Phew, what a lot of photos but I hope you enjoyed them. Great Dixter is one of my favourite places and I can highly recommend visiting!
 

Sunny Sussex adventure part one

Finally Summer has landed. I feel like we've been waiting about three years for it to arrive! Luckily on the hottest day of the year my friend Sophie (who you may recall made me the amazing paper cut card and picture for my birthday) and I had arranged to go for a photo day which we try and do at couple days of the year. As we arrange a date in advance the weather can be hit and miss but we finally struck gold with the weather.

So we set off 8am (I know, 8am on the Saturday but it meant traffic wasn't too bad) and headed off to the fabulous Great Dixter House and Gardens. I suggested that we broke the journey up and had spotted Bayham Abbey on the map. So after a few false starts through amazing Kent villages and crazy tree covered roads we finally found this amazing little space. The original plan was a brief pit stop but the cameras came out and we ended up staying over an hour.
It was an amazing little find, so peaceful and the cacophony of noise from the surround wildlife was amazing. Grass hoppers singing the grass, a laughing green woodpecker and a golden pheasant (which I heard but couldn't see).
This was amazing, a tree growing through a wall!
Also had the opportunity to experiment with perspective. Was really pleased with this upwards image
And looking through numerous door ways. But we couldn't stay all day! We had to get to our main destination, Great Dixter. I thought it was probably better to break up the posts as Dixter was truly incredible and there are lots of pictures!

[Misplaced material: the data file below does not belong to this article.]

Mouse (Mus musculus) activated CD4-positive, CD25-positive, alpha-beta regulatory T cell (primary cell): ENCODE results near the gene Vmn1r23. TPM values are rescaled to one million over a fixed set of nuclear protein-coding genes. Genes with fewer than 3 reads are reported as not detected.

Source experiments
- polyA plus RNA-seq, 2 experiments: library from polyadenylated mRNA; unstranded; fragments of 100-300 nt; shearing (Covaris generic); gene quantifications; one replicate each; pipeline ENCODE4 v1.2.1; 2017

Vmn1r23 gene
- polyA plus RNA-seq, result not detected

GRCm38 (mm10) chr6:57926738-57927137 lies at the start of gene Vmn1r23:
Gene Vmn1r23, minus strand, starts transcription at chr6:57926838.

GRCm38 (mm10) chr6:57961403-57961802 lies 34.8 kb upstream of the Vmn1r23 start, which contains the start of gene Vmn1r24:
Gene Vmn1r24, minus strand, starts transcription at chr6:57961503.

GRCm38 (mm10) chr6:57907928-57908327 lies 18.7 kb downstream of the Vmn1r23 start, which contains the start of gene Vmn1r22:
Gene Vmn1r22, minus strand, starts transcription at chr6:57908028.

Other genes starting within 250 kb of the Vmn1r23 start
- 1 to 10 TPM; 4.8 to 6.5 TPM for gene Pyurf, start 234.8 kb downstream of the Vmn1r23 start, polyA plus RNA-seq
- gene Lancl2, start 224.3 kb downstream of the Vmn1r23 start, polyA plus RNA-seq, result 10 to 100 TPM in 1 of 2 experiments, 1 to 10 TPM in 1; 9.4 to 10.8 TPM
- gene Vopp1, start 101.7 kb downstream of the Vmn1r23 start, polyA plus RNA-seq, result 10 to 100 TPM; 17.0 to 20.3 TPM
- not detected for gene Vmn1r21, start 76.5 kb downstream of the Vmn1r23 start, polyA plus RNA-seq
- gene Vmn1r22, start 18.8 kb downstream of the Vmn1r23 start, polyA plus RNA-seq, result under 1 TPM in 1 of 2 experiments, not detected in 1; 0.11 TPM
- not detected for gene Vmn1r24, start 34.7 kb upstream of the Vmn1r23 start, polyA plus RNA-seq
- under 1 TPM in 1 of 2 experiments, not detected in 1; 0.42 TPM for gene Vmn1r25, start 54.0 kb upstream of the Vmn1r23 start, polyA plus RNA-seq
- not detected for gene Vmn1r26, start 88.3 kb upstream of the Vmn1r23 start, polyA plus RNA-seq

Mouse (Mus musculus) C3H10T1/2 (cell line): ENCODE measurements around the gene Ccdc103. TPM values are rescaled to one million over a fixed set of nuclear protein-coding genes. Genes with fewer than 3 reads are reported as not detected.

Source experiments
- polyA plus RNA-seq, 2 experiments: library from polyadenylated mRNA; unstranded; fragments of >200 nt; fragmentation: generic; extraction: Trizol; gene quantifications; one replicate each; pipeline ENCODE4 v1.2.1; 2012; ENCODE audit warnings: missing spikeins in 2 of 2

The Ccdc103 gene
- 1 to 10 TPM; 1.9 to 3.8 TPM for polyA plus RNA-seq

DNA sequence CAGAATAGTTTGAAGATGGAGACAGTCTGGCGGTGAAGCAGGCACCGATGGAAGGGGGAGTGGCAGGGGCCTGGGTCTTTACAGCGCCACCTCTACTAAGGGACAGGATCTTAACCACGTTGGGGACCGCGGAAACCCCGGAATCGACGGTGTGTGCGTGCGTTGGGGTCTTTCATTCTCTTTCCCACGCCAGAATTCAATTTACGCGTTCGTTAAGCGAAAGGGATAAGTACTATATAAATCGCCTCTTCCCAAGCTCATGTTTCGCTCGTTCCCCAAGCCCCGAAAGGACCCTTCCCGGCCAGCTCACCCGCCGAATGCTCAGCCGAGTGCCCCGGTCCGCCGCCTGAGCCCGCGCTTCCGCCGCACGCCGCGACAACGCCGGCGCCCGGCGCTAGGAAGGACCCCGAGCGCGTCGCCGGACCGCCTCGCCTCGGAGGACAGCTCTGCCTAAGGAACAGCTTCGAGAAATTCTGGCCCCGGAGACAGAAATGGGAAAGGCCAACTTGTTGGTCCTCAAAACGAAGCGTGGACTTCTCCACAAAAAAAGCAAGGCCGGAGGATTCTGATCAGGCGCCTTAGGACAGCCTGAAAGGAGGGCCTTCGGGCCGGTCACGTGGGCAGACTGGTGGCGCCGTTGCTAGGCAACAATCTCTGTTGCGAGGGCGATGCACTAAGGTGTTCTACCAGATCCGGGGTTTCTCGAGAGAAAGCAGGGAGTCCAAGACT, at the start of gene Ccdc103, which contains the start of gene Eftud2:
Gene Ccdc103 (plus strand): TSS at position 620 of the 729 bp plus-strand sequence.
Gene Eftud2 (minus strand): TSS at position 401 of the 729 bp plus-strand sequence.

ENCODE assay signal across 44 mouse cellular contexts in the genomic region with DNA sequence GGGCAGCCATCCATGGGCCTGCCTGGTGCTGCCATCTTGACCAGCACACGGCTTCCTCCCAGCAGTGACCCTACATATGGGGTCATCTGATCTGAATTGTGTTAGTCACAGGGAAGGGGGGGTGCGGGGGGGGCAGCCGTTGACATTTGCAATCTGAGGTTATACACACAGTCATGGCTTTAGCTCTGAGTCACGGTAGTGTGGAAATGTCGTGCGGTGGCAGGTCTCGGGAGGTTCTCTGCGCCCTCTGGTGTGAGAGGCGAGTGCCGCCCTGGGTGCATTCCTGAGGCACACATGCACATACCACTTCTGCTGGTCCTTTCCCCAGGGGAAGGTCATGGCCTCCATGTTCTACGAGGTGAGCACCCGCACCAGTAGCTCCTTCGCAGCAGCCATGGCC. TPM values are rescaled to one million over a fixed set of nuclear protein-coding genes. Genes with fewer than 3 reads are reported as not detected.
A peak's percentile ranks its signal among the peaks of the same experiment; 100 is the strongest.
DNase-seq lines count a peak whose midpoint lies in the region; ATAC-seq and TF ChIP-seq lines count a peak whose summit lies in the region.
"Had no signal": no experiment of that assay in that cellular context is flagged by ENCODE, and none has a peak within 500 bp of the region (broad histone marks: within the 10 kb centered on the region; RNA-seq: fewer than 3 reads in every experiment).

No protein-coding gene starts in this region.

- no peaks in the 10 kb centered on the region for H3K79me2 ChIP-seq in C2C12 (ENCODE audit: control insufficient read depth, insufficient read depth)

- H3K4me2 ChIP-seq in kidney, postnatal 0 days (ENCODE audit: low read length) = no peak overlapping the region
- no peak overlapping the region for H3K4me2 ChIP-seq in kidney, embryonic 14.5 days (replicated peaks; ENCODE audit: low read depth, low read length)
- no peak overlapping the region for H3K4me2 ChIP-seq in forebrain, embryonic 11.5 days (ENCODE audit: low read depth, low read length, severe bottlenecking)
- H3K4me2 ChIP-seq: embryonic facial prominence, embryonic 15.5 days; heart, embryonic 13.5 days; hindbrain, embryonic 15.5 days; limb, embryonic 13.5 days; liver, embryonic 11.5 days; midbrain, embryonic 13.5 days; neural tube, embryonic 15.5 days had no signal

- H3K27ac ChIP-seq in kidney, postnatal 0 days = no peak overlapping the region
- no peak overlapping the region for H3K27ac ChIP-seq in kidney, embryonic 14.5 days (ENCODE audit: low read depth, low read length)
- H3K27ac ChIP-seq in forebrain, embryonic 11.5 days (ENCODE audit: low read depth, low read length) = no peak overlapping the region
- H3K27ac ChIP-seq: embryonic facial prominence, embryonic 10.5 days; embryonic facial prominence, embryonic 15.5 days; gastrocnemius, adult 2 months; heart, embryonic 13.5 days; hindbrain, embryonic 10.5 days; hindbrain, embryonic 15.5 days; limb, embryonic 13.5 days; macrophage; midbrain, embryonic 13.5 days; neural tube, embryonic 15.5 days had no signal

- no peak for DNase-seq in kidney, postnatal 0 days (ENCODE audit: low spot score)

Well I never

A couple of weeks ago my friend Mark posted some amazing pics he'd taken at the Grant Museum which is part UCL's Collections. Now some of you may know I work at UCL and I must admit that I had never been despite having worked there for 11 years now. To my shame I only found out where it was during a walk with OH a few weeks ago.

So last week I took the trusty camera to check it out one afternoon. The space was incredible though I was also taking the opportunity to experiment with my camera so there are a lot of black and white images I'm afraid.Oh and if you're squeamish I'd stop reading now....
It was a very eclectic collection but it's still a working collection which means that people can access the specimens for research
So amongst the exhibits there are areas where you can sit down and work. You can just make out a group making use of the available space behind a huge skeleton
 This amazing room is the Micrarium which is full of tiny, tiny things.
Here are samples of pufferfish of all shapes and sizes
And seaweed (I think). It was floor to ceiling samples of all shapes and sizes
This was a flying bat though it looked a little alien if I'm honest
There were hundreds of skeletons of all creatures great and small.
Quite a few of the specimens had been dissected. Here is a dissected white rabbit. You could also sponsor the specimens for a year. I was interested to note that a Freddie Robbins had sponsored this and wondered whether it was the knitting artist Freddie Robbins who also featured on an episode of Grand Designs.
This is a close up of dissected orangutan brain (I did warn you it wasn't for the squeamish!)
And finally one of the museum's iconic specimens. A jar of moles. Random I know... If you have the chance do go and visit this surprising find. It's open 1-5pm and it's free so what are you waiting for!!
 

Blogging in the summer time


It was a glorious sunny day in London today so after watching the Tour de France live I went to sit in the garden for an hour or two. It was so nice that I went back after dinner to write the previous post. Here are a few pics taken on my mobile including a visitor who landed on my pc. Such a glorious Sunday. Shame it's back to the office tomorrow.